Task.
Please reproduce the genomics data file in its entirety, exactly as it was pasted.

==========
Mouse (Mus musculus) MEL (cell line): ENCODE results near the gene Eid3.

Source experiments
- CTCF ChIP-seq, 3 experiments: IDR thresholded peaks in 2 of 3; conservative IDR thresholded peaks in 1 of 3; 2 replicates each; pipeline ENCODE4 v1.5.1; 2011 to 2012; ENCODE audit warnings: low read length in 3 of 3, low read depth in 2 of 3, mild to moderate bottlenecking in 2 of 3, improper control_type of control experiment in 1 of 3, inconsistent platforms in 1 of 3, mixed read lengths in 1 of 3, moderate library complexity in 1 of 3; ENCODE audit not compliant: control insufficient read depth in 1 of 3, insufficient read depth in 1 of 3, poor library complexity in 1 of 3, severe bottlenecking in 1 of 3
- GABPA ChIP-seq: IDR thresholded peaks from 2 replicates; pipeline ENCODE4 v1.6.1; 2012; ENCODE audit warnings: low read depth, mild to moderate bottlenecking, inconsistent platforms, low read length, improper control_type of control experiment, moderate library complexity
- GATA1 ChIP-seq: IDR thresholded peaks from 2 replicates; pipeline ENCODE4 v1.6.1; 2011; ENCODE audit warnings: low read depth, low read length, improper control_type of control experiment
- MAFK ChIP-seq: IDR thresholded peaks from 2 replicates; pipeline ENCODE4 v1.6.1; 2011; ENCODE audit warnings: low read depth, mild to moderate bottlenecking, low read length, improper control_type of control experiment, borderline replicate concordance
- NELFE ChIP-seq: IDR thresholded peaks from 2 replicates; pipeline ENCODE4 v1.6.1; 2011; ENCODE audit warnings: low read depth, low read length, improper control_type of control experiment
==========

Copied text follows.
Mouse (Mus musculus) MEL (cell line): ENCODE results near the gene Eid3.

Source experiments
- CTCF ChIP-seq, 3 experiments: IDR thresholded peaks in 2 of 3; conservative IDR thresholded peaks in 1 of 3; 2 replicates each; pipeline ENCODE4 v1.5.1; 2011 to 2012; ENCODE audit warnings: low read length in 3 of 3, low read depth in 2 of 3, mild to moderate bottlenecking in 2 of 3, improper control_type of control experiment in 1 of 3, inconsistent platforms in 1 of 3, mixed read lengths in 1 of 3, moderate library complexity in 1 of 3; ENCODE audit not compliant: control insufficient read depth in 1 of 3, insufficient read depth in 1 of 3, poor library complexity in 1 of 3, severe bottlenecking in 1 of 3
- GABPA ChIP-seq: IDR thresholded peaks from 2 replicates; pipeline ENCODE4 v1.6.1; 2012; ENCODE audit warnings: low read depth, mild to moderate bottlenecking, inconsistent platforms, low read length, improper control_type of control experiment, moderate library complexity
- GATA1 ChIP-seq: IDR thresholded peaks from 2 replicates; pipeline ENCODE4 v1.6.1; 2011; ENCODE audit warnings: low read depth, low read length, improper control_type of control experiment
- MAFK ChIP-seq: IDR thresholded peaks from 2 replicates; pipeline ENCODE4 v1.6.1; 2011; ENCODE audit warnings: low read depth, mild to moderate bottlenecking, low read length, improper control_type of control experiment, borderline replicate concordance
- NELFE ChIP-seq: IDR thresholded peaks from 2 replicates; pipeline ENCODE4 v1.6.1; 2011; ENCODE audit warnings: low read depth, low read length, improper control_type of control experiment